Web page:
The Indus Valley Civilisation at Lothal was a trade centre for the Indus valley civilisation when it moved down from Sindh to theSaurashtra coast. Rangpur and Lothal, were among the first two places where the Indus valley civilisation was discovered in India. While this proves that the Harrapans had maritime tendencies, depended on water sources for their survival and navigated rivers and sea water for trade and communication, none of these ancient cities became a major scientific port like Lothal.
It is believed that Lothal was the site of the Red Ware culture, named for its vivacious pottery, until 2400 BC when the Harappans arrived here from the Indus Valley in search of more fertile lands and potential ports. Gradually they colonised many areas along the Gulf of Cambay, forming citadels that include the southernmost outpost of the Indus Valley civilization, which spanned an area larger than those of the Nile Valley civilization and Mesopatamian civilization.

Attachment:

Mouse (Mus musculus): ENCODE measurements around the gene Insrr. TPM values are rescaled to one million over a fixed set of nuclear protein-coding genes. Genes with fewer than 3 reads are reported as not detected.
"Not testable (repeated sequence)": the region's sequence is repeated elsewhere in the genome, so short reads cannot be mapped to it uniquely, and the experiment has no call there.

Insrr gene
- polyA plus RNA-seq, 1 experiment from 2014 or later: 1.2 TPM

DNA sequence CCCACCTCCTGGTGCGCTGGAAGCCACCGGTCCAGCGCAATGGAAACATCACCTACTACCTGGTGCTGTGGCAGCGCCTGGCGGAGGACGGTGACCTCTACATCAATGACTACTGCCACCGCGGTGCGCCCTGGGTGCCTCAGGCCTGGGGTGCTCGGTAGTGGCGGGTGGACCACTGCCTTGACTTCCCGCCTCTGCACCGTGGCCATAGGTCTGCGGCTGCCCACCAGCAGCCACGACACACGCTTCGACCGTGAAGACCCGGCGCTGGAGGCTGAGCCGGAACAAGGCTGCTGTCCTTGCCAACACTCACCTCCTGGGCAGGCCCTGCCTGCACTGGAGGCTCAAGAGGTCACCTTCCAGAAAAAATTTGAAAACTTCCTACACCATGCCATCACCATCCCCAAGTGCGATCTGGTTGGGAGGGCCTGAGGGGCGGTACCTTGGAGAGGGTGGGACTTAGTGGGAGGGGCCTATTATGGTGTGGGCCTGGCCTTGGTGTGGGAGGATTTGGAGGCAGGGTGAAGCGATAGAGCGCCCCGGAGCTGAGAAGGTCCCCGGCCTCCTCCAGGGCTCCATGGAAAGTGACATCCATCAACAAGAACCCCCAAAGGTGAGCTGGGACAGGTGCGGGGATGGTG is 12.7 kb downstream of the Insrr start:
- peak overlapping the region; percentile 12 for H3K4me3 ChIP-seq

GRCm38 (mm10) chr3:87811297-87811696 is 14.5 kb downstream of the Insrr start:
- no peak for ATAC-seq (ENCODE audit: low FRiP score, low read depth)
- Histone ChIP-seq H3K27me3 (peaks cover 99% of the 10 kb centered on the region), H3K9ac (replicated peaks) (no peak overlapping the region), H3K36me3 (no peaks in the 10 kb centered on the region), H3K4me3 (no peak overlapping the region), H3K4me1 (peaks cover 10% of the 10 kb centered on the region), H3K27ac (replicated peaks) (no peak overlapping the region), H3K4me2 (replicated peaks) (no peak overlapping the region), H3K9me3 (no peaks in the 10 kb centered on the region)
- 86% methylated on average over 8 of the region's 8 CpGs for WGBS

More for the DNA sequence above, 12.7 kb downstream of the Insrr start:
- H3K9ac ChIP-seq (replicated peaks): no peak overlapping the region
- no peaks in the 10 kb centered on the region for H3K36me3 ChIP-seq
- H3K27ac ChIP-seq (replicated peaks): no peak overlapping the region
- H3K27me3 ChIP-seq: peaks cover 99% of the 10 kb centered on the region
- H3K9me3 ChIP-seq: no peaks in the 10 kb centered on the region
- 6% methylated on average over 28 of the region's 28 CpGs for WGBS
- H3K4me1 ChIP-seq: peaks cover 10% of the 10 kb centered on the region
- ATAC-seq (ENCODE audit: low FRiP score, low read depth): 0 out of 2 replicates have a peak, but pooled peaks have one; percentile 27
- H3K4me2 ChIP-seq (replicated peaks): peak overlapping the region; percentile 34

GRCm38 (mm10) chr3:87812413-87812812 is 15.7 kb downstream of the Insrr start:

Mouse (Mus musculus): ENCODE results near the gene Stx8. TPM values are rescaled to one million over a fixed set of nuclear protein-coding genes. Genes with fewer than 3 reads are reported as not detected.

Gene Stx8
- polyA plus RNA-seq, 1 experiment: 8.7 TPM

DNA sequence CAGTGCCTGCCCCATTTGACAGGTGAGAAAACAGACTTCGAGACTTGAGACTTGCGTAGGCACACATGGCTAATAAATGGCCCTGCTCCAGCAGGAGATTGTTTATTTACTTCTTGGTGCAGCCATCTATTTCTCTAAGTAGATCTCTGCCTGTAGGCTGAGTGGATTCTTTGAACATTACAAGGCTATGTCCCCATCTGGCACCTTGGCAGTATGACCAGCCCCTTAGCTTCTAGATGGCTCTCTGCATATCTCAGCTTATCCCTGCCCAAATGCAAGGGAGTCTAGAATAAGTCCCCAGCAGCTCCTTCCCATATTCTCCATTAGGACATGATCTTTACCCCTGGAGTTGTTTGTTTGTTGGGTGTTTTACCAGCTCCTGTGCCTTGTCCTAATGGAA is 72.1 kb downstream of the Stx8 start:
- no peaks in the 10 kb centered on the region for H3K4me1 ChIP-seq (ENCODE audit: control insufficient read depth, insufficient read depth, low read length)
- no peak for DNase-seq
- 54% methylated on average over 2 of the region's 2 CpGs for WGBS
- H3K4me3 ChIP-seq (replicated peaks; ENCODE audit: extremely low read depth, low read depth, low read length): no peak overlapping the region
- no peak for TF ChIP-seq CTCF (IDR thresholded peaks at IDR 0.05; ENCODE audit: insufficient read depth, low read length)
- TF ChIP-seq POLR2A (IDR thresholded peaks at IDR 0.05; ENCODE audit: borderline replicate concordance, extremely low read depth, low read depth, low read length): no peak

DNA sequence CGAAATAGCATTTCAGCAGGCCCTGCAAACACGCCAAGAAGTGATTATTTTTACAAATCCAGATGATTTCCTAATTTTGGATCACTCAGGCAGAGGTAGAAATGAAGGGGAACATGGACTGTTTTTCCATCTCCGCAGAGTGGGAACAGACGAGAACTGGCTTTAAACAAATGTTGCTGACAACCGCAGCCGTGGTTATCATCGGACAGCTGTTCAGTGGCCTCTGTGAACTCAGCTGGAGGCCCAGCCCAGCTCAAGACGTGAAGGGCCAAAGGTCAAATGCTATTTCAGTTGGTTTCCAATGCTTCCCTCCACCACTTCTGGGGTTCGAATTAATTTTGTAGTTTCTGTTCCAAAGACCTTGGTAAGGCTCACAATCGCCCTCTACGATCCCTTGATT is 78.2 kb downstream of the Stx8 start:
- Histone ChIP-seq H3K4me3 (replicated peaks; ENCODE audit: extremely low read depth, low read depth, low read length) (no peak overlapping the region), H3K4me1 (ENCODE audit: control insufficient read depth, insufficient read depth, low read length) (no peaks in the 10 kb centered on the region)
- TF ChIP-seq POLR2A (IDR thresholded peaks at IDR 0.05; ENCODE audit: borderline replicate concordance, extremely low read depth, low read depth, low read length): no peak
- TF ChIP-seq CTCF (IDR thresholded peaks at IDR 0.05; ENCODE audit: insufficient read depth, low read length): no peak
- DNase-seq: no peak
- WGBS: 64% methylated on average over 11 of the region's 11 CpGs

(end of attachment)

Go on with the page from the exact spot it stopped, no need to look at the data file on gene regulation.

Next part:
Lothal developed as the most important port and a centre of the bead industry until 1900 B.C. A long wharf connected the dockyard to the main warehouse, which was located on a plinth of some 3.5 meters above the ground. The whole town was situated on a patch of high ground, rising up from the flat alluvial plains of Bhal, a wall was erected to encircle the town and a platform was built for the warehouse where goods were checked and stored.